Once again, Dwight Howard was plagued by foul trouble, which reduced his playing time to 28:32. But, unlike Game 1, backup Marcin Gortat was prepared and effectively aggressive in his time on the court, taking two charges, blocking a shot and registering a plus-13 in his 19:28 (Howard was plus-2).
More conscious of feeding Howard in the post than they were the previous game, the Magic also generated better spacing, ball movement and overall activity when Howard sat and that responsibility was removed. Vince Carter began penetrating and getting to the foul line and, for the second straight game, Mickael Pietrus was a tonic off the bench.
The Magic didn’t even suffer from Howard’s absence on the defensive end, holding Charlotte without a field goal for more than seven minutes during an extended second-quarter stretch when the Defensive Player of the Year was on the sideline.
Brit Robson has that story here.
Despite his foul trouble, Howard had a better night on offense.
Howard overcame foul trouble and Charlotte’s tenacious defense on Wednesday night to score 15 points and help the Magic defeat the Bobcats 92-77 in Game 2 of the teams’ first-round playoff series.
“I just tried to be physical, and I just tried to keep my composure and play through everything,” Howard said. His best stretch offensive came at the start of the second half, when he scored the Magic’s first nine points of the third quarter.
Josh Robbins has that story here.
Philip Rossman-Reich talked about Orlando’s use of the pick-and-roll.
Carter and Jameer Nelson ran the pick and roll to perfection as Charlotte continued to elect to switch on every perimeter screen. This gave Carter post ups on Raymond Felton which he took full advantage of. Carter should be getting to the line 10-plus times per game. Hopefully this becomes the norm rather than the exception.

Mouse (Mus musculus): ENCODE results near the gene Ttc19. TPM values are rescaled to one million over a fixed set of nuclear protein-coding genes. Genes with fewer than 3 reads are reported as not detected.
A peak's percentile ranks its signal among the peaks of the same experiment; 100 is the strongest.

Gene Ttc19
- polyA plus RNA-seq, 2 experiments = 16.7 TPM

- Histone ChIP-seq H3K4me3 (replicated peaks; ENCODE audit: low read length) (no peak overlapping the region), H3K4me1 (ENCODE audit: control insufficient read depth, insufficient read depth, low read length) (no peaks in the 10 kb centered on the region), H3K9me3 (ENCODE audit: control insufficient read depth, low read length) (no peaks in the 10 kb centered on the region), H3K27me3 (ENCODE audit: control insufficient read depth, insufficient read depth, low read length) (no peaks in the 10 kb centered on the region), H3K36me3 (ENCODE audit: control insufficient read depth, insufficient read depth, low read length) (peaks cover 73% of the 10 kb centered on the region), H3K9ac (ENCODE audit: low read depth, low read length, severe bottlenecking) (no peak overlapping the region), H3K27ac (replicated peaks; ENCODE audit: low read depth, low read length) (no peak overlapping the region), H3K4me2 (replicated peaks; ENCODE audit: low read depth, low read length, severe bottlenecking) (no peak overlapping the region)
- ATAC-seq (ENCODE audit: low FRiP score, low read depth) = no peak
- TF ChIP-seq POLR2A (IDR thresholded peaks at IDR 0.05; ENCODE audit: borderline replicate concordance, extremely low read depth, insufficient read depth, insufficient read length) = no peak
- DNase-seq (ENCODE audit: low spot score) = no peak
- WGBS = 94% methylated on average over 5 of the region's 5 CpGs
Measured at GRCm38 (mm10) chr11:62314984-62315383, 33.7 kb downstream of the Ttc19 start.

With Carter attacking, everything began to slowly open up for Orlando offensively. The third quarter was where the Magic opened their lead up from around 10 points to 20 points. Carter and Dwight Howard had a lot to do with this transformation.
You can find that story here.
Orlando showed off their depth.
“Fortunately for us, we have a lot of weapons,” Carter said. “It’s a luxury. Our bench has been great. Our second wave of guys come in and they’re ready to go. They’ve saved us a lot of times this season.”
Reserve Mickael Pietrus has combined to hit seven of 11 shots from 3-point range in this series. Reserve J.J. Redick hit the key shot and scored 10 points in Game 1. Backup center Marcin Gortat has averaged 19 minutes as Howard’s backup, and the Magic opened a 20-point lead when he was in Game 2.
“Anyone on this team can get hot, and really carry us,” said reserve Matt Barnes. “And that takes a lot of pressure off our top four (Carter, Howard, Nelson and Rashard Lewis). I think that’s what makes us a good team. There’s always somebody there.”
Tim Povtak has that story here.
Bobcats Baseline agreed.
The Magic simply had too many weapons tonight. Though Dwight Howard was held to a modest line (15 points on 5-10 FG/5-12 FT, 9 rebounds, 2 blocks) he was absolutely dominant for a stretch early in the third quarter that set the tone for the rest of the second half.
You can read their recap here.
The Magic blew the game open in the third quarter.
What was special about the third quarter? Well, Dwight Howard dominated the post for the first few minutes, scoring 9 straight points for the Magic. And then Vince Carter (yes, the much maligned Vince) took over, attacking the rim for 3 layups and 3 more foul shots to finish with 8 points for the quarter. All that penetration led to a sagging Bobcats defense and the Magic capitalized by hitting 3 three-pointers in the final 3 minutes of the quarter to balloon their lead to 20, and for all purposes sealing the victory. Again – thanks to Vince Carter working the pick and roll to get to the rim.
Brett Hainline of Queen City Hoops has that story here.
(Andrew Melnick is Howard the Dunk’s lead blogger and a contributor on the Fansided Front Page and at Sir Charles In Charge. Subscribe to his RSS feed, add him on Twitter to follow him daily and you can get the HTD app here).
Topics: 2010 Nba Playoffs, Brandon Bass, Charlotte Bobcats, Dwight Howard, Gerald Wallace, Jameer Nelson, Jason Williams, JJ Redick, Larry Brown, Marcin Gortat, Matt Barnes, Mickael Pietrus, Orlando Magic, Rashard Lewis, Ryan Anderson, Stan Van Gundy, Stephen Jackson, Vince Carter